Cryptocurrency Mining: a concept that immediately brings to mind esoteric multi-GPU systems, with complicated cooling configurations, or even sheds populated with multiple ASIC systems, all in search of exorbitant computing powers to be able to collect as much loot as possible from the transaction validation process blockchain.
Yet there is someone who has tried to mine Bitcoin using a laptop from the late 1980s, equipped with a 16MHz 386SX processor (then a cutting-edge technology) and operating system MS-DOS. The experience was told a few months ago on Medium: the user Dimitrii Eliuseev used a Toshiba T3200SX laptop which at the time cost the beauty of 6299 dollars (equal to just under $ 14,000 today).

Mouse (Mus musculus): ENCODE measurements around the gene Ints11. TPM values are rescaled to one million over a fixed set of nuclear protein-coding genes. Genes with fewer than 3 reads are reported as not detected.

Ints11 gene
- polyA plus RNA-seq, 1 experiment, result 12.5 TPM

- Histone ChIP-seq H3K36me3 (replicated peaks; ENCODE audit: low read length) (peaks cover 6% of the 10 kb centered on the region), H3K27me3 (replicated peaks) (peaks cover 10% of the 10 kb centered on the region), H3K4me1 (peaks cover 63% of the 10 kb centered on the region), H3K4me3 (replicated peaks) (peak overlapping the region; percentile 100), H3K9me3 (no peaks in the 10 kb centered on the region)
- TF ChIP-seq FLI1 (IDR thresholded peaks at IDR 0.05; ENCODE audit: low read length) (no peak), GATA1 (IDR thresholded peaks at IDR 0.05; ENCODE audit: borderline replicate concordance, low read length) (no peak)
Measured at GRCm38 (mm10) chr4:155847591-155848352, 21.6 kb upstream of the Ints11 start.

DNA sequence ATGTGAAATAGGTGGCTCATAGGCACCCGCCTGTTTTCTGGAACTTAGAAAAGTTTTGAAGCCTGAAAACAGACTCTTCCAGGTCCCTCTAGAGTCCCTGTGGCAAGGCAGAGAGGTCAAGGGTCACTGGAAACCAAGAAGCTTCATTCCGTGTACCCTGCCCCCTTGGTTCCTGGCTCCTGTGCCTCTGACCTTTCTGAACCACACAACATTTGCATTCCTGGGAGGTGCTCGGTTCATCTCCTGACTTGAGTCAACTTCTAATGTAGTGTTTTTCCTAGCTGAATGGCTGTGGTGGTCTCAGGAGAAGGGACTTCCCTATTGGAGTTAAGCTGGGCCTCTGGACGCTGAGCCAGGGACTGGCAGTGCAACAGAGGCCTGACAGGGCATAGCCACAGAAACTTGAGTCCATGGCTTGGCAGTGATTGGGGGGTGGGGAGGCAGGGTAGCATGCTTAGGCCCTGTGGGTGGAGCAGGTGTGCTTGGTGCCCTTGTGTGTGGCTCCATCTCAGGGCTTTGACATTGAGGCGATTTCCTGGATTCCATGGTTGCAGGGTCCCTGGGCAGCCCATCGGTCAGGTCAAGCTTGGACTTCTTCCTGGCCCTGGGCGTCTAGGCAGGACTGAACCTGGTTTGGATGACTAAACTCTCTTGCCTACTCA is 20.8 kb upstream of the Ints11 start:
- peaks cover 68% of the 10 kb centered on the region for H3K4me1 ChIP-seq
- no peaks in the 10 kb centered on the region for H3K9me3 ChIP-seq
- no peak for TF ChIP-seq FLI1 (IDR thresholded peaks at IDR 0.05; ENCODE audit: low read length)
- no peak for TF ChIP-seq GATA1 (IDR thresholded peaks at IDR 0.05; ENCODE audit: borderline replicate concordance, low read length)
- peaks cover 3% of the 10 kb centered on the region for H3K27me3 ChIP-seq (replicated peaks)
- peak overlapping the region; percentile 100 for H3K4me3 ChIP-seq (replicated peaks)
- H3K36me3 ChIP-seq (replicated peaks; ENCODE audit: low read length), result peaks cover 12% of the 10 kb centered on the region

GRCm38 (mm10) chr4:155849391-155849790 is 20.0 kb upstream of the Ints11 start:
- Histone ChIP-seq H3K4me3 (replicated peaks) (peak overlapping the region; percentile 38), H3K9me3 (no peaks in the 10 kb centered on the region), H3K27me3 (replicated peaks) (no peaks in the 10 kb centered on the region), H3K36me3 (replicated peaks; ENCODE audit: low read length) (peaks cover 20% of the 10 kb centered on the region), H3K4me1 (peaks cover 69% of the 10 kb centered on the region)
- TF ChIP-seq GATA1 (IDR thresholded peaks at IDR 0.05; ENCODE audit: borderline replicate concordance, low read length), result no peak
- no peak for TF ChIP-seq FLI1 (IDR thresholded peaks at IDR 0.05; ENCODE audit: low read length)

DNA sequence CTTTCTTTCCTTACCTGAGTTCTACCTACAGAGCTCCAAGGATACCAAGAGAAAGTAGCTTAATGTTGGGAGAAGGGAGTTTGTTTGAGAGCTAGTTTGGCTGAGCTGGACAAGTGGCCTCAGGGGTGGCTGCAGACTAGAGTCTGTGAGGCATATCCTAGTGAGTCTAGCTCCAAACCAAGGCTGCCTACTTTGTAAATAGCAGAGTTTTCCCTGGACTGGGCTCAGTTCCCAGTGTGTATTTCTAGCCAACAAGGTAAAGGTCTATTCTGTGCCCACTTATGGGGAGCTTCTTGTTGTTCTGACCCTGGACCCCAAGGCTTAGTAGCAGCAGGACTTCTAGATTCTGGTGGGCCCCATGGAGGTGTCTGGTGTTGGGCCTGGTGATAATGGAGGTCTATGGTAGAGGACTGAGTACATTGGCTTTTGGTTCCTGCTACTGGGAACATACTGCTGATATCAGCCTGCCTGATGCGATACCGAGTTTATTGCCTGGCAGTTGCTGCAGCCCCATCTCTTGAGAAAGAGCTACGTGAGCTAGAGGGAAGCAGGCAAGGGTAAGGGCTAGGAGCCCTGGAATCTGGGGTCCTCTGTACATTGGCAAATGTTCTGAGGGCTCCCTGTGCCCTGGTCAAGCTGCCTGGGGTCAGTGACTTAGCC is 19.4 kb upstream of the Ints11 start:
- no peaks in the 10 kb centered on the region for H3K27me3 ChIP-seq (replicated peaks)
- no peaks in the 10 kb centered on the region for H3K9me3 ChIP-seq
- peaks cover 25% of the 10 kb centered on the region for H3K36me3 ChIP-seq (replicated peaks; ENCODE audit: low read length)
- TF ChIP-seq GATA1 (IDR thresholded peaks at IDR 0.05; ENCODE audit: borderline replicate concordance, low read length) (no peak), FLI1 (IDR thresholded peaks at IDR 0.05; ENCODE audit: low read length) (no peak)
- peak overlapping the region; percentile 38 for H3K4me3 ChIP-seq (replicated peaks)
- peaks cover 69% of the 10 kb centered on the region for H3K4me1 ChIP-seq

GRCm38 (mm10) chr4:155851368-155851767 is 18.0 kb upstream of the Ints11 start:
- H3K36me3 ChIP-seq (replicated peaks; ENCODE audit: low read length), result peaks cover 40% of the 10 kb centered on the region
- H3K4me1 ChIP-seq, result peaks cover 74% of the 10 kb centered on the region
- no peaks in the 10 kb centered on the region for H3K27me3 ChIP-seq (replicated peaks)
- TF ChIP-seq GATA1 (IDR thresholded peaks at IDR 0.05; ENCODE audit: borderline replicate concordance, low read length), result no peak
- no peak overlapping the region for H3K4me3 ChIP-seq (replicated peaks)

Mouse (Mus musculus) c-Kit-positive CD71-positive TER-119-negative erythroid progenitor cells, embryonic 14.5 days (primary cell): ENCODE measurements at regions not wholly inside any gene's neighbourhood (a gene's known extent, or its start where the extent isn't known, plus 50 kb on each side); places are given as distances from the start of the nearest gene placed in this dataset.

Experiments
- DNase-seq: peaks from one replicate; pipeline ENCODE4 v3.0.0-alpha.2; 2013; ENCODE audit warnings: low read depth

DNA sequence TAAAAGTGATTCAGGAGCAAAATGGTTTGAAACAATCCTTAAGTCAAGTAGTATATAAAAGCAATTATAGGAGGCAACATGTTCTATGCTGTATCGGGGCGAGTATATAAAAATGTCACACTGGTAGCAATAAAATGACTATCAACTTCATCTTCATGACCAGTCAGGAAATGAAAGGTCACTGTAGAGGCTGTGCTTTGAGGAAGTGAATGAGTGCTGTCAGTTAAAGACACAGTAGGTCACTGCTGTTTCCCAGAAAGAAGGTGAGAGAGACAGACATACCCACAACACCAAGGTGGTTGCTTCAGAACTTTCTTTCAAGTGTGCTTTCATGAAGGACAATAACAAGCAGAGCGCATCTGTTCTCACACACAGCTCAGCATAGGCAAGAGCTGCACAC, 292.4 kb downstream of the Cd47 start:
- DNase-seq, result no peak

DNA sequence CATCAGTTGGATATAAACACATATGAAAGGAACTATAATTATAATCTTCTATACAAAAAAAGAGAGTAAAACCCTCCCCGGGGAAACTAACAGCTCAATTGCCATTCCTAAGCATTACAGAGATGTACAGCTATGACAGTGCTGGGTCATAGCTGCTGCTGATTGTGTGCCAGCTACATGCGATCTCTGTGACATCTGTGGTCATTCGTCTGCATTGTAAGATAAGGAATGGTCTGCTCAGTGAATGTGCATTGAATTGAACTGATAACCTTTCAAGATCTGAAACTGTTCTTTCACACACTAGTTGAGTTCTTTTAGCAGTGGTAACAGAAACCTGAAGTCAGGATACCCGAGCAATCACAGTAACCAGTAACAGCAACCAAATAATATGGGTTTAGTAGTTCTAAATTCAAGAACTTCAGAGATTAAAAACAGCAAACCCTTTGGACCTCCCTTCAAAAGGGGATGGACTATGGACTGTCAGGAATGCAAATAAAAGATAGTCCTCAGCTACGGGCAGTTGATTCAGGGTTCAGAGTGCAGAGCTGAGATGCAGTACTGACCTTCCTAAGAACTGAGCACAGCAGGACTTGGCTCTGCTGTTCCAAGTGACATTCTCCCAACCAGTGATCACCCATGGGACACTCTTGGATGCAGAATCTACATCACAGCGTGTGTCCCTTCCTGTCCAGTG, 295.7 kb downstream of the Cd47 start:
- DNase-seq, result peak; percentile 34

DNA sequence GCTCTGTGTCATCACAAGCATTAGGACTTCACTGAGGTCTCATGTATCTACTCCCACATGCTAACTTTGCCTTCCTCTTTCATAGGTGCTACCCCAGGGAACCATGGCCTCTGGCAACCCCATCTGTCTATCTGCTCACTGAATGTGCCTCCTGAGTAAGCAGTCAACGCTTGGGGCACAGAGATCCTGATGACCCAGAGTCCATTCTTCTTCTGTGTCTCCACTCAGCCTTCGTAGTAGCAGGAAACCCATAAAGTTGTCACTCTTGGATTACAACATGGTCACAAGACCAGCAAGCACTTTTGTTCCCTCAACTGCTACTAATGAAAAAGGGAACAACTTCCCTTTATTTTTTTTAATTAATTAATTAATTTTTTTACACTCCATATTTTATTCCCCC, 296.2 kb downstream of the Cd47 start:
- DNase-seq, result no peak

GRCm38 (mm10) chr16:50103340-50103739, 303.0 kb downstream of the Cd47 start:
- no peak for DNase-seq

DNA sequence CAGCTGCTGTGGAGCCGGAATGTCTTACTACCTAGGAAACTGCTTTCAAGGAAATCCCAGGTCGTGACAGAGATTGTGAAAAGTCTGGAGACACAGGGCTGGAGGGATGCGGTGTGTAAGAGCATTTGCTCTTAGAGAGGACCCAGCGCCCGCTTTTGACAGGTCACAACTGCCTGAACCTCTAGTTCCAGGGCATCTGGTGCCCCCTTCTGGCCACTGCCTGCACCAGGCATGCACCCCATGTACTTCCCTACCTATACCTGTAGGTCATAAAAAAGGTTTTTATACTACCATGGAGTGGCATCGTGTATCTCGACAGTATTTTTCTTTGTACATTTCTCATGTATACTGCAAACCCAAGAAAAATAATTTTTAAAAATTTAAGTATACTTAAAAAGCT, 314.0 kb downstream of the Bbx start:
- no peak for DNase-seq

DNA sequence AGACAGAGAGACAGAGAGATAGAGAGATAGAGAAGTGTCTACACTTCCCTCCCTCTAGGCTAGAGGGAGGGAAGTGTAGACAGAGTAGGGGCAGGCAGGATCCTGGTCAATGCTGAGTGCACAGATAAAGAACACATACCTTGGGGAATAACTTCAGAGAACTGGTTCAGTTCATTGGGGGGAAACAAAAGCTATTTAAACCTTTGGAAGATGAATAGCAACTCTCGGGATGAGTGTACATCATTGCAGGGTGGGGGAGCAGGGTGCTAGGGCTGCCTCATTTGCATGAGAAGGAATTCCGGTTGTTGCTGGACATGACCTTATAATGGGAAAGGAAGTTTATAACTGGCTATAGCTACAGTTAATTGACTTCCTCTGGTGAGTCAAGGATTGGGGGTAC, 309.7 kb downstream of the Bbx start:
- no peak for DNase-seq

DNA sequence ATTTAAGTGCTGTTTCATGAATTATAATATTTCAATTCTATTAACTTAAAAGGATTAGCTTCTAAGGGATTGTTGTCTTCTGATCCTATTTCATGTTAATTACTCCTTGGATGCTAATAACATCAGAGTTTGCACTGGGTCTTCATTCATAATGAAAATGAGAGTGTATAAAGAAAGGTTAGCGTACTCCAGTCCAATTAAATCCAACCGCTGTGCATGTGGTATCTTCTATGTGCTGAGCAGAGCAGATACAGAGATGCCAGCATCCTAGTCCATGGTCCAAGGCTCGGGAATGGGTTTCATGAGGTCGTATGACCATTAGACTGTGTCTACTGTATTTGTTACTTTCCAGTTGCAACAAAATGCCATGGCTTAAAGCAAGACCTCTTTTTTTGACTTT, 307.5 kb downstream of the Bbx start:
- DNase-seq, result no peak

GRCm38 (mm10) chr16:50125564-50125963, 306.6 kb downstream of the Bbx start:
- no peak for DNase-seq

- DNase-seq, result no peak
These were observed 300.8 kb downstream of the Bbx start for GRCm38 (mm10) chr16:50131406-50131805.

Eliuseev has de facto created a C ++ miner for MS-DOS which he shared on GitHub and which can be compiled on any C ++ compiler and then transferred to the MS-DOS machine. It is actually more than a real miner a kind of benchmark which performs some basic operations and then calculates a projection to determine the time needed to validate a block.
In this way Eliuseev assessed that the Toshiba T3200SX system in his possession capable of expressing a power of 15 hashes per secondwhich would allow him to earn, if he participated in a common mining pool, the beauty of 1 dollar in just 584 million years.
Eliuseev’s experiment is more interesting than for mining purposes to become aware, with concrete numbers, of the enormous leaps forward made in recent years by technological progress and computing skills, having a relatively universal touchstone that
allows you to compare heterogeneous machines, albeit in a specific field of use. Eliuseev’s code available, as mentioned, on GitHub and freely downloadable and compile by everyone: if someone has an old MS-DOS system in the cellar or attic, they can have fun measuring it.